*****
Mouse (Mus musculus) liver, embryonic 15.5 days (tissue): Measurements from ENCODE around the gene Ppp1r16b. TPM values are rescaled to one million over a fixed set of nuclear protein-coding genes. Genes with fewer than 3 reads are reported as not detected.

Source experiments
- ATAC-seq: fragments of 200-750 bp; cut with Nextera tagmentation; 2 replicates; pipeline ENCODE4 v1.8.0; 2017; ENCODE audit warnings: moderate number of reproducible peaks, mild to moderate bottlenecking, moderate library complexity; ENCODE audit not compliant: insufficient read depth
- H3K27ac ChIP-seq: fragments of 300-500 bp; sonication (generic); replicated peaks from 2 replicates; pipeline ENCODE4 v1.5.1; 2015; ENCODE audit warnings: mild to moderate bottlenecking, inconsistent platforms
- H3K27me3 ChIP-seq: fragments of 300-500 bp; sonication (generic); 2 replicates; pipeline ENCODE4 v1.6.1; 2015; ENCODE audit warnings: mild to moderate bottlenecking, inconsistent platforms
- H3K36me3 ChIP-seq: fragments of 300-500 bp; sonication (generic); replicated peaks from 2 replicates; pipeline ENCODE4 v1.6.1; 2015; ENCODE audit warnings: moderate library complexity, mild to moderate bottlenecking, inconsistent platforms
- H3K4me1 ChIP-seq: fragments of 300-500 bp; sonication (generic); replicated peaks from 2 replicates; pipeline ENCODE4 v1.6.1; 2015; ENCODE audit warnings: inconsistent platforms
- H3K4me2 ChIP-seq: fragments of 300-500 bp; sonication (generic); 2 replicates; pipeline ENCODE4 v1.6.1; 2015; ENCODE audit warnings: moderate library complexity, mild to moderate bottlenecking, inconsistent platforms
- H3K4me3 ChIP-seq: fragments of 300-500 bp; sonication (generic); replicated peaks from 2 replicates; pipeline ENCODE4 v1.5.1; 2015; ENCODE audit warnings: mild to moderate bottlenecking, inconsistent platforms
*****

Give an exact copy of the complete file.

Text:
Mouse (Mus musculus) liver, embryonic 15.5 days (tissue): Measurements from ENCODE around the gene Ppp1r16b. TPM values are rescaled to one million over a fixed set of nuclear protein-coding genes. Genes with fewer than 3 reads are reported as not detected.

Source experiments
- ATAC-seq: fragments of 200-750 bp; cut with Nextera tagmentation; 2 replicates; pipeline ENCODE4 v1.8.0; 2017; ENCODE audit warnings: moderate number of reproducible peaks, mild to moderate bottlenecking, moderate library complexity; ENCODE audit not compliant: insufficient read depth
- H3K27ac ChIP-seq: fragments of 300-500 bp; sonication (generic); replicated peaks from 2 replicates; pipeline ENCODE4 v1.5.1; 2015; ENCODE audit warnings: mild to moderate bottlenecking, inconsistent platforms
- H3K27me3 ChIP-seq: fragments of 300-500 bp; sonication (generic); 2 replicates; pipeline ENCODE4 v1.6.1; 2015; ENCODE audit warnings: mild to moderate bottlenecking, inconsistent platforms
- H3K36me3 ChIP-seq: fragments of 300-500 bp; sonication (generic); replicated peaks from 2 replicates; pipeline ENCODE4 v1.6.1; 2015; ENCODE audit warnings: moderate library complexity, mild to moderate bottlenecking, inconsistent platforms
- H3K4me1 ChIP-seq: fragments of 300-500 bp; sonication (generic); replicated peaks from 2 replicates; pipeline ENCODE4 v1.6.1; 2015; ENCODE audit warnings: inconsistent platforms
- H3K4me2 ChIP-seq: fragments of 300-500 bp; sonication (generic); 2 replicates; pipeline ENCODE4 v1.6.1; 2015; ENCODE audit warnings: moderate library complexity, mild to moderate bottlenecking, inconsistent platforms
- H3K4me3 ChIP-seq: fragments of 300-500 bp; sonication (generic); replicated peaks from 2 replicates; pipeline ENCODE4 v1.5.1; 2015; ENCODE audit warnings: mild to moderate bottlenecking, inconsistent platforms